22853 Private Peter Biggar
SCOTLAND – ARDBOE
13th Battalion Royal Scots
Killed in action 12 June 1916
Vermelles Communal Cemetery, Pas de Calais, France
Grave 3 – D – 3
Peter Biggar was born on 20 January 1897 at 8 Graham Street, Addiewell, Midlothian, Scotland. He was the son of Patrick Biggar and Elizabeth Montague or Teague (the names were used interchangeably in the 19th century). The Biggar and Montague/Teague families were from Killycolpy, Ardboe, Co Tyrone, though Patrick, the son of Peter Biggar and Sarah Conroy, had been born in Scotland.
Patrick and Elizabeth were married in Mullinahoe chapel, Ardboe, on 22 August 1895 by Fr James Loughran, the parish priest. The witnesses were John Wylie and Sarah Montague. Following their marriage the couple moved to Scotland.
Peter was born in Scotland but the second child, Patrick, was born and baptised in Ardboe in 1899, his godparents being Charlie Teague and Catherine Killen. Four more children – Elizabeth, Charles, Sarah, Margaret – were born in Scotland. Peter, the oldest, spent some of his growing-up years in Killycolpy. The 1911 census shows the family living in Craiglockart, Edinburgh. Patrick, the head of the family, was an agent for an insurance company, and 14-year-old Peter was a messenger boy. When war was declared in 1914 Peter enlisted with the Scots Guards.
It was reported that he died as the result of an accident though he is listed as killed in action. Three men from the 13th Battalion Royal Scots were listed as killed in action on 12 June 1916 – Peter Biggar, Matthew Laurence, and Ernest Corbett.
Peter Biggar is buried in plot 3, row D, grave 3, at Vermelles Communal Cemetery, France.
Vermelles is a village 10 kilometres north-west of Lens. From Lens take the N43, towards Bethune, to its junction with the D75 in Mazingarbe. Turn right at this junction and continue for approximately 900 metres when Vermelles British Cemetery will be found on the left hand side of the road.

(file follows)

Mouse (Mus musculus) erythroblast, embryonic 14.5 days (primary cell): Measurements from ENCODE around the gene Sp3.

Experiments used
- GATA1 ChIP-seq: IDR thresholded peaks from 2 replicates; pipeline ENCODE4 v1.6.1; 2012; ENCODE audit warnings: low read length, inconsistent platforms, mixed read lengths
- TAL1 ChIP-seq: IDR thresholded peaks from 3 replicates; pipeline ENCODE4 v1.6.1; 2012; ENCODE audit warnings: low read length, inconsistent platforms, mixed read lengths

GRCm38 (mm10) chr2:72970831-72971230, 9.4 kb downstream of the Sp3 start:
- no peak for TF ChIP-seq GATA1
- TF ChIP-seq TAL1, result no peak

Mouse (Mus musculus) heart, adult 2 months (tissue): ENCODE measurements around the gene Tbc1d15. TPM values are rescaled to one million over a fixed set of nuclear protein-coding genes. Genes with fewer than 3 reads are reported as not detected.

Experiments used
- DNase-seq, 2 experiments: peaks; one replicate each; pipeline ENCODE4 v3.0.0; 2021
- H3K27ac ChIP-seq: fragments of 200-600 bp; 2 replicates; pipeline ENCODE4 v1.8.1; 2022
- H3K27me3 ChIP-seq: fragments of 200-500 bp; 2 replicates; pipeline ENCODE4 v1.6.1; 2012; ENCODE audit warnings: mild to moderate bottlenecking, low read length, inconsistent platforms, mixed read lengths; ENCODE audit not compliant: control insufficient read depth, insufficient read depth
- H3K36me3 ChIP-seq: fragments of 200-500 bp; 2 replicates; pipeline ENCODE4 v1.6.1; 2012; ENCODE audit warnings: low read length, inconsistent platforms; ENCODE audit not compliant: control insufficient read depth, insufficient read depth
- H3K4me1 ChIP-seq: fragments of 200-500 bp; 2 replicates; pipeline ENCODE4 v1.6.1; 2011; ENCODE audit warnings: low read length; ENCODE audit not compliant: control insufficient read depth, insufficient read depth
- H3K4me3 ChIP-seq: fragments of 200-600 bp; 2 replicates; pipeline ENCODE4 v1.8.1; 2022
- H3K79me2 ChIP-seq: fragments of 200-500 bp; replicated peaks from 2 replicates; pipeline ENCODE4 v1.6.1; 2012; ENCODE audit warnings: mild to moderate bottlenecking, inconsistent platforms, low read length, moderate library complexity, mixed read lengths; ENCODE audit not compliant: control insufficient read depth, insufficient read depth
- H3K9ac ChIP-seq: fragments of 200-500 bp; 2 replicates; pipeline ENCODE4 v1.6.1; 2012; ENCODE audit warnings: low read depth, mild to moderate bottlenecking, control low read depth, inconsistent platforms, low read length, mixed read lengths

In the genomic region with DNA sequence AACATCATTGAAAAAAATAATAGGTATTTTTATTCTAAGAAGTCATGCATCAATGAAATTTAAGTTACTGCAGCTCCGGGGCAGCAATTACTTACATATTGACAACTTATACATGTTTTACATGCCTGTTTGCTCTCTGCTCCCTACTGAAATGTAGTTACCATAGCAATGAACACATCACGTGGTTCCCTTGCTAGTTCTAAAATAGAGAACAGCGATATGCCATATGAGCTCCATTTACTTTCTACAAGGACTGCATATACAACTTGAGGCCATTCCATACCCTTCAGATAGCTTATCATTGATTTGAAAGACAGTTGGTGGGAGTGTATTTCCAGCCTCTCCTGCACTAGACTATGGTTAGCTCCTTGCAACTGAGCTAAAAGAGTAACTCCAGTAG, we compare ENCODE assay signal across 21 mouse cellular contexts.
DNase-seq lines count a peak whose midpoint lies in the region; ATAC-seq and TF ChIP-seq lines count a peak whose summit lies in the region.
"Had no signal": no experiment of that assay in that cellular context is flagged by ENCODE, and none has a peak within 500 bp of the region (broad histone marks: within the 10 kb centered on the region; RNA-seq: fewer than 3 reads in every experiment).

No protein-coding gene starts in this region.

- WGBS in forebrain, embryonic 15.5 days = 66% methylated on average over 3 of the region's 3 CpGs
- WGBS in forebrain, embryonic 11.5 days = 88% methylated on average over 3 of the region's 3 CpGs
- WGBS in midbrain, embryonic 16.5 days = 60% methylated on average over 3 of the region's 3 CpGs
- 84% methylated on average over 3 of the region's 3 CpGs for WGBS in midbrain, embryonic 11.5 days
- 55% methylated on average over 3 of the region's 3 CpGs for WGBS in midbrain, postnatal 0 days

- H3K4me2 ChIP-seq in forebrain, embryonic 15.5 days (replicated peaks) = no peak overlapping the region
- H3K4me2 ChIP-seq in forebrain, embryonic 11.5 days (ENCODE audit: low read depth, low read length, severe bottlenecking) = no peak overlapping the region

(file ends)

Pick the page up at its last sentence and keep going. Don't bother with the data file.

Wheelchair access is possible to this cemetery. For further information regarding wheelchair access, please contact our Enquiries Section on 01628 507200.
Vermelles was in German hands from the middle of October 1914 to the beginning of December 1914, when it was recaptured by the French. The cemetery was begun in August 1915 (though a few graves are slightly earlier), and during the Battle of Loos, when the Chateau was used as a dressing station, Plot I was completed. It was laid out and fenced by the Pioneers of the 1st Gloucesters, and known for a long time as “Gloucester Graveyard”. The remaining Plots were made by the Divisions (from the Dismounted Cavalry Division onwards) holding the line 1.6 kilometres East of the cemetery until April 1917, and they incorporated a few isolated French graves of October 1914. From April 1917, to the Armistice, the cemetery was closed; but after the Armistice some graves were re-grouped and others were brought in (to Plots II, IV and VI) from the battlefields to the East.
There are now over 2134 First World War casualties commemorated in this cemetery. Of these, 198 are unidentified and special memorials are erected to six soldiers from the United Kingdom, known to be buried among them. This cemetery also contains the graves of 11 casualties of other nationalities.
This cemetery was designed by Sir Herbert Baker.